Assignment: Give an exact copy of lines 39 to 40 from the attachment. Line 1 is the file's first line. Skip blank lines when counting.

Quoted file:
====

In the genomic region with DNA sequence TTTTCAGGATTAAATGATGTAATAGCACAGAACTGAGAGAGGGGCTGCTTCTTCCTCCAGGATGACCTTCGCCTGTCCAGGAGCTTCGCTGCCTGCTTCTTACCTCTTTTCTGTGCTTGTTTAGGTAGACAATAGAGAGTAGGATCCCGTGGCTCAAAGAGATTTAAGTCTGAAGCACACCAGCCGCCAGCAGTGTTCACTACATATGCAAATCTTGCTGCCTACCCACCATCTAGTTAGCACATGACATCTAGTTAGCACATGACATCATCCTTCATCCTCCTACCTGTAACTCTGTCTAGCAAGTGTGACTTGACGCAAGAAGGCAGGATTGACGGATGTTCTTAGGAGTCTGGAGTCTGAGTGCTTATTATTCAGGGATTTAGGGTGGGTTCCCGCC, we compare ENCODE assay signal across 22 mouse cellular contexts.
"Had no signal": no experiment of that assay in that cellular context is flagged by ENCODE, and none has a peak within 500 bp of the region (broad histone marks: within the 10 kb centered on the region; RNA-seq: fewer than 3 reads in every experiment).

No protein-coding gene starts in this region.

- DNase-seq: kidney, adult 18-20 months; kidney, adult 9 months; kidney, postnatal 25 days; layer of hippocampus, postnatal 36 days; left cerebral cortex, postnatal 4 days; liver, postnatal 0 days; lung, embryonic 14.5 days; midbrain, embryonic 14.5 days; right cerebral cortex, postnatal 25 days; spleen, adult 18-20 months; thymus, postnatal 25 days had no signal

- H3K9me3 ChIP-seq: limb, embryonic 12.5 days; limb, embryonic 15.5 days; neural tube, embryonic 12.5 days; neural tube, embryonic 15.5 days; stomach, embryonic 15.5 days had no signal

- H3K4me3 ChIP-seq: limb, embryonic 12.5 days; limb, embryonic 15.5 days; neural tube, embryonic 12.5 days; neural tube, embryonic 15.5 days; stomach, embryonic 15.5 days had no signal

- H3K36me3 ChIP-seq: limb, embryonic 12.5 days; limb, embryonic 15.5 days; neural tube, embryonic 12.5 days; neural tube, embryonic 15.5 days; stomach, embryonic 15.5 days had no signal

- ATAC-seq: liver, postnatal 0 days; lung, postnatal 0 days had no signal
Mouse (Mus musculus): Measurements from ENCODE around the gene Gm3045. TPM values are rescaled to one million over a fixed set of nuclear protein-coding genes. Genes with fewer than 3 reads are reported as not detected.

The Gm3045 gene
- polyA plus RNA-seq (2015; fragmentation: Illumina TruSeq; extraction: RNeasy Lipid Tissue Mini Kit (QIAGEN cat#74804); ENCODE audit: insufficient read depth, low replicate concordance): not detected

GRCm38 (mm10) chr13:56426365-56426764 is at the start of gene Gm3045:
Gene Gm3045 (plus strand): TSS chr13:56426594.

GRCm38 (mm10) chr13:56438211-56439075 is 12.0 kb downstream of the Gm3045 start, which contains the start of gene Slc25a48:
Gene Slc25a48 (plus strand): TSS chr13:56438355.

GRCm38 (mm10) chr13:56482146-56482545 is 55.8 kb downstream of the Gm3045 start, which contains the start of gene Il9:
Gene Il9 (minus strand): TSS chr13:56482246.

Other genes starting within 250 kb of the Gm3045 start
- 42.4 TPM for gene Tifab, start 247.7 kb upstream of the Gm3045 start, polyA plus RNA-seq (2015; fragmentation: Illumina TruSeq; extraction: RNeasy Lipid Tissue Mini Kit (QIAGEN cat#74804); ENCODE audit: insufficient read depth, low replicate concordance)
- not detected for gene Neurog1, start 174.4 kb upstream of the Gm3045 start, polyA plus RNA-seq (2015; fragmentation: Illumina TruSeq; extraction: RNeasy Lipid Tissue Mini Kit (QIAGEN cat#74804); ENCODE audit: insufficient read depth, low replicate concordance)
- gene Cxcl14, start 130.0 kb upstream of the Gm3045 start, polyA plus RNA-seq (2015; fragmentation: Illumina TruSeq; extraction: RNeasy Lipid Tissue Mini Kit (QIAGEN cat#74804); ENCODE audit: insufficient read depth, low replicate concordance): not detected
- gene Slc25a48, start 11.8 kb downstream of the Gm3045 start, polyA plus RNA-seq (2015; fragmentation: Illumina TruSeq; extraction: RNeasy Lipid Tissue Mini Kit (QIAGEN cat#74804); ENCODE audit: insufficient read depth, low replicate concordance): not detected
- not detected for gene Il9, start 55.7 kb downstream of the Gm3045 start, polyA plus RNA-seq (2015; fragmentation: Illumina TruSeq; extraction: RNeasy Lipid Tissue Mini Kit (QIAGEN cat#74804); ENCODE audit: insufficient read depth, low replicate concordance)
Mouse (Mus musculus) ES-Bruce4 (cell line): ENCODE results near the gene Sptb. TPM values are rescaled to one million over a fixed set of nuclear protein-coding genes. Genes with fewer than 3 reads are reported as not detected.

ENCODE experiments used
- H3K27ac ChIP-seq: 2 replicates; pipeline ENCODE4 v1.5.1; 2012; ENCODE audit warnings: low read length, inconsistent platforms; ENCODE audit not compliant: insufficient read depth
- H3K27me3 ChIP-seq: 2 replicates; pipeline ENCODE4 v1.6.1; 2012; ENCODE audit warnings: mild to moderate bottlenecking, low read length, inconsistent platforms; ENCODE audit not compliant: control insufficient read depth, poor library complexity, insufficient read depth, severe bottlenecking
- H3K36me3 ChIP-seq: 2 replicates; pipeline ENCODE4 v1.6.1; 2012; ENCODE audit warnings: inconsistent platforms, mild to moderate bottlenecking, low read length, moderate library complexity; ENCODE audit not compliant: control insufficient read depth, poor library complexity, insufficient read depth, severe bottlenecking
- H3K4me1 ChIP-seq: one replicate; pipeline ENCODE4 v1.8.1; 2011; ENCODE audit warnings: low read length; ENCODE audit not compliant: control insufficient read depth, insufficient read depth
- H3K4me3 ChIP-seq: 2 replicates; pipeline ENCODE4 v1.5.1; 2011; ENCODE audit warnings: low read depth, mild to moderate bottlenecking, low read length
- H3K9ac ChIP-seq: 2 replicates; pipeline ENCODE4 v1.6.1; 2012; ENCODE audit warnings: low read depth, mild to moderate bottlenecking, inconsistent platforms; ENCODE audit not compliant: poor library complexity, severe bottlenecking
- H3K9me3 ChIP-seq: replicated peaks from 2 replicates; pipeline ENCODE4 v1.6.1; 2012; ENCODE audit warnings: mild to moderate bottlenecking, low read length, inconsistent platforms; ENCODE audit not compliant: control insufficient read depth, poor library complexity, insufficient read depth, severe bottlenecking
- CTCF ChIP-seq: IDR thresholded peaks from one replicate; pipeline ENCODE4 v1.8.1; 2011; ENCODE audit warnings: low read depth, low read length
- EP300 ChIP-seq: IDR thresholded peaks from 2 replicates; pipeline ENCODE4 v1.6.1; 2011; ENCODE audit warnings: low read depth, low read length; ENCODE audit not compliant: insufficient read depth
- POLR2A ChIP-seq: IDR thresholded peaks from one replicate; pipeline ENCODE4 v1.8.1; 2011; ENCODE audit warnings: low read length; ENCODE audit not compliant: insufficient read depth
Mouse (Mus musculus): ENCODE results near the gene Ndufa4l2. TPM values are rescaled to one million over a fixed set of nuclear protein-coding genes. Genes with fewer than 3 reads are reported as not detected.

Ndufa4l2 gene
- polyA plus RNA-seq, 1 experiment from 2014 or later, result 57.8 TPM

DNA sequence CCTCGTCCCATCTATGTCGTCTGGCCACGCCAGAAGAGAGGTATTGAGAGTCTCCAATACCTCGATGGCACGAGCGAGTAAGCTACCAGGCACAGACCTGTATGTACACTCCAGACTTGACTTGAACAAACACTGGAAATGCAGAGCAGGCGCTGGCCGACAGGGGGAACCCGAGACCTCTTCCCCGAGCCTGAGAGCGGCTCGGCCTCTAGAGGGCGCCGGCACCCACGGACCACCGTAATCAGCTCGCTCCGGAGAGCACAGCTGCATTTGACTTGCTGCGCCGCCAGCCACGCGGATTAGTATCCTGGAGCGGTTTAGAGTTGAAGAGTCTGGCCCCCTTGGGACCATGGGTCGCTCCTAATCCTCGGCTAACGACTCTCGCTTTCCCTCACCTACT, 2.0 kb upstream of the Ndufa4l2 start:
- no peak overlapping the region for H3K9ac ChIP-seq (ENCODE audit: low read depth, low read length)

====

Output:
DNA sequence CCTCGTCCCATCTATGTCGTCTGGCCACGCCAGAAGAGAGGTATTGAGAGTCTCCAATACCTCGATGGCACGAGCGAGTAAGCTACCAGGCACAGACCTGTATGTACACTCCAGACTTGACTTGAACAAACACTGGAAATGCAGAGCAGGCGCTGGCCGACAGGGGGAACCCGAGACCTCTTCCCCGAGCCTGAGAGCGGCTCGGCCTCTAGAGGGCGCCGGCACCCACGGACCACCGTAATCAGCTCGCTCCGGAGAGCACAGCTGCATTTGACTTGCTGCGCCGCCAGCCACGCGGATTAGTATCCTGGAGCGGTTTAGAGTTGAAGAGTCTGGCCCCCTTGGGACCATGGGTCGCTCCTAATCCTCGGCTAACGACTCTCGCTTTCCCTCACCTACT, 2.0 kb upstream of the Ndufa4l2 start:
- no peak overlapping the region for H3K9ac ChIP-seq (ENCODE audit: low read depth, low read length)